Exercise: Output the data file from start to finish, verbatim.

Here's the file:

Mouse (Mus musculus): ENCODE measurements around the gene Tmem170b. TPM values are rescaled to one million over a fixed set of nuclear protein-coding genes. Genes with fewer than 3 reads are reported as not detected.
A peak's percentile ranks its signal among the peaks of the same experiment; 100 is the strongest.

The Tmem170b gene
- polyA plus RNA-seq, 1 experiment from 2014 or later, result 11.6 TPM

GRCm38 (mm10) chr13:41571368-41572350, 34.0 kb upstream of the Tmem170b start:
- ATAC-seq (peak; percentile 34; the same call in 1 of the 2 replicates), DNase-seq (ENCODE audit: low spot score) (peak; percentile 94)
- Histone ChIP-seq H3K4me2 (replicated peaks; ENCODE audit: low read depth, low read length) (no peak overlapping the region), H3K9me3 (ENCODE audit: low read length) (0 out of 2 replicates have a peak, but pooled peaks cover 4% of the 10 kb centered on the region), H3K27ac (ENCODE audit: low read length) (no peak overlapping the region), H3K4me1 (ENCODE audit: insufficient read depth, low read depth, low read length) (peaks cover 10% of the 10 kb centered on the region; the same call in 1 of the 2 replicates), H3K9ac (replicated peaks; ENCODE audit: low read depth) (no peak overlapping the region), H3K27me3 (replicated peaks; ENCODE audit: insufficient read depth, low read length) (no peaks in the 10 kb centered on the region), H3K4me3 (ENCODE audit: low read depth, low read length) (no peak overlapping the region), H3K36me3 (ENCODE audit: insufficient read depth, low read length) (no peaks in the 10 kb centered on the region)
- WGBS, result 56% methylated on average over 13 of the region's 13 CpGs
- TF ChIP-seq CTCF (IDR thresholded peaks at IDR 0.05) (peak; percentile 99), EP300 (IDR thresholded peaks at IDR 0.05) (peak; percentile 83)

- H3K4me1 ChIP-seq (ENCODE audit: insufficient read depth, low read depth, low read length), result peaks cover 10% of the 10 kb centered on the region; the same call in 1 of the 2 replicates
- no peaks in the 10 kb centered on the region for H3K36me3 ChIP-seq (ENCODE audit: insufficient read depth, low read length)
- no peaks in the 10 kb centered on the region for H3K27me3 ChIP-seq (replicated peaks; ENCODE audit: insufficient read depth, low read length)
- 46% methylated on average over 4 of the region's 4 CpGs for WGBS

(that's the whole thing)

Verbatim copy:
Mouse (Mus musculus): ENCODE measurements around the gene Tmem170b. TPM values are rescaled to one million over a fixed set of nuclear protein-coding genes. Genes with fewer than 3 reads are reported as not detected.
A peak's percentile ranks its signal among the peaks of the same experiment; 100 is the strongest.

The Tmem170b gene
- polyA plus RNA-seq, 1 experiment from 2014 or later, result 11.6 TPM

GRCm38 (mm10) chr13:41571368-41572350, 34.0 kb upstream of the Tmem170b start:
- ATAC-seq (peak; percentile 34; the same call in 1 of the 2 replicates), DNase-seq (ENCODE audit: low spot score) (peak; percentile 94)
- Histone ChIP-seq H3K4me2 (replicated peaks; ENCODE audit: low read depth, low read length) (no peak overlapping the region), H3K9me3 (ENCODE audit: low read length) (0 out of 2 replicates have a peak, but pooled peaks cover 4% of the 10 kb centered on the region), H3K27ac (ENCODE audit: low read length) (no peak overlapping the region), H3K4me1 (ENCODE audit: insufficient read depth, low read depth, low read length) (peaks cover 10% of the 10 kb centered on the region; the same call in 1 of the 2 replicates), H3K9ac (replicated peaks; ENCODE audit: low read depth) (no peak overlapping the region), H3K27me3 (replicated peaks; ENCODE audit: insufficient read depth, low read length) (no peaks in the 10 kb centered on the region), H3K4me3 (ENCODE audit: low read depth, low read length) (no peak overlapping the region), H3K36me3 (ENCODE audit: insufficient read depth, low read length) (no peaks in the 10 kb centered on the region)
- WGBS, result 56% methylated on average over 13 of the region's 13 CpGs
- TF ChIP-seq CTCF (IDR thresholded peaks at IDR 0.05) (peak; percentile 99), EP300 (IDR thresholded peaks at IDR 0.05) (peak; percentile 83)

- H3K4me1 ChIP-seq (ENCODE audit: insufficient read depth, low read depth, low read length), result peaks cover 10% of the 10 kb centered on the region; the same call in 1 of the 2 replicates
- no peaks in the 10 kb centered on the region for H3K36me3 ChIP-seq (ENCODE audit: insufficient read depth, low read length)
- no peaks in the 10 kb centered on the region for H3K27me3 ChIP-seq (replicated peaks; ENCODE audit: insufficient read depth, low read length)
- 46% methylated on average over 4 of the region's 4 CpGs for WGBS